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Question

PROMOTING GENDER EQUALITY IN NIGERIA

29th Jul 2014

Women can and must play active role in sustainable development and poverty eradication. When women are educated and healthy, their families, communities and countries benefit. Yet gender-based discrimination and violence pervade almost every aspect of life, undermining the opportunities of women and denying them the ability to fully exercise their basic human rights.
Gender equality is one of the eight Millennium Development Goals as well as a human right. Investments in gender equality can improve the lives of both men and women, with lasting benefits for the next generations. For more than 30 years, UNFPA has been in the forefront of bringing gender issues to wider attention, promoting legal and policy reforms and gender sensitive data collection, and supporting projects that empower women economically.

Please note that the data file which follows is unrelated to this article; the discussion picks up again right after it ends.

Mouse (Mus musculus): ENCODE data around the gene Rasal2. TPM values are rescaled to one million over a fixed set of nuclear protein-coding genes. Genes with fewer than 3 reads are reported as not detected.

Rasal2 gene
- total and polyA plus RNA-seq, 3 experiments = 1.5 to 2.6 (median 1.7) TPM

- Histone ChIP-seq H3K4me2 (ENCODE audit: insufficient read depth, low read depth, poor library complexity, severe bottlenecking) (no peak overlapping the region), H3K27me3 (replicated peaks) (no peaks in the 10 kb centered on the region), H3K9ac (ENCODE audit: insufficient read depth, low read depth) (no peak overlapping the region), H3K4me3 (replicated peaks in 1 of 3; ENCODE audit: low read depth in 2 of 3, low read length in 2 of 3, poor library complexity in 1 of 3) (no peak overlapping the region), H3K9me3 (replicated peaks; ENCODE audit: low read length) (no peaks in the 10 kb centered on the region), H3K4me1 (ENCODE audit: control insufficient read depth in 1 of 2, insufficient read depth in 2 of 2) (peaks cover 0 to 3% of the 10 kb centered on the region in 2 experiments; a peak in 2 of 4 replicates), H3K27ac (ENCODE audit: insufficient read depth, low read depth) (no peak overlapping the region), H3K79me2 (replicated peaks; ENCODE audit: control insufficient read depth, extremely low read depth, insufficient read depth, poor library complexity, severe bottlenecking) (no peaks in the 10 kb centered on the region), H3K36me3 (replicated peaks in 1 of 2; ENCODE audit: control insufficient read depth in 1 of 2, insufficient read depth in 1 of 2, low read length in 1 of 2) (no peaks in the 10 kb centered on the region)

Using Culturally Sensitive Approaches
UNFPA’s activities touch on the most sensitive and intimate spheres of human existence, including reproductive health and rights, gender relations and population issues. Attitudes about these subjects vary widely between and among different cultures.
Changing deeply rooted attitudes, behaviours and laws especially those dealing with gender relations and reproductive health can be a long process that requires a culturally sensitive approach. The Fund respects cultural diversity. At the same time, it rejects those practices that endanger women and girls lives. It works closely and respectfully with communities to enlist their support in upholding the human rights of all its members.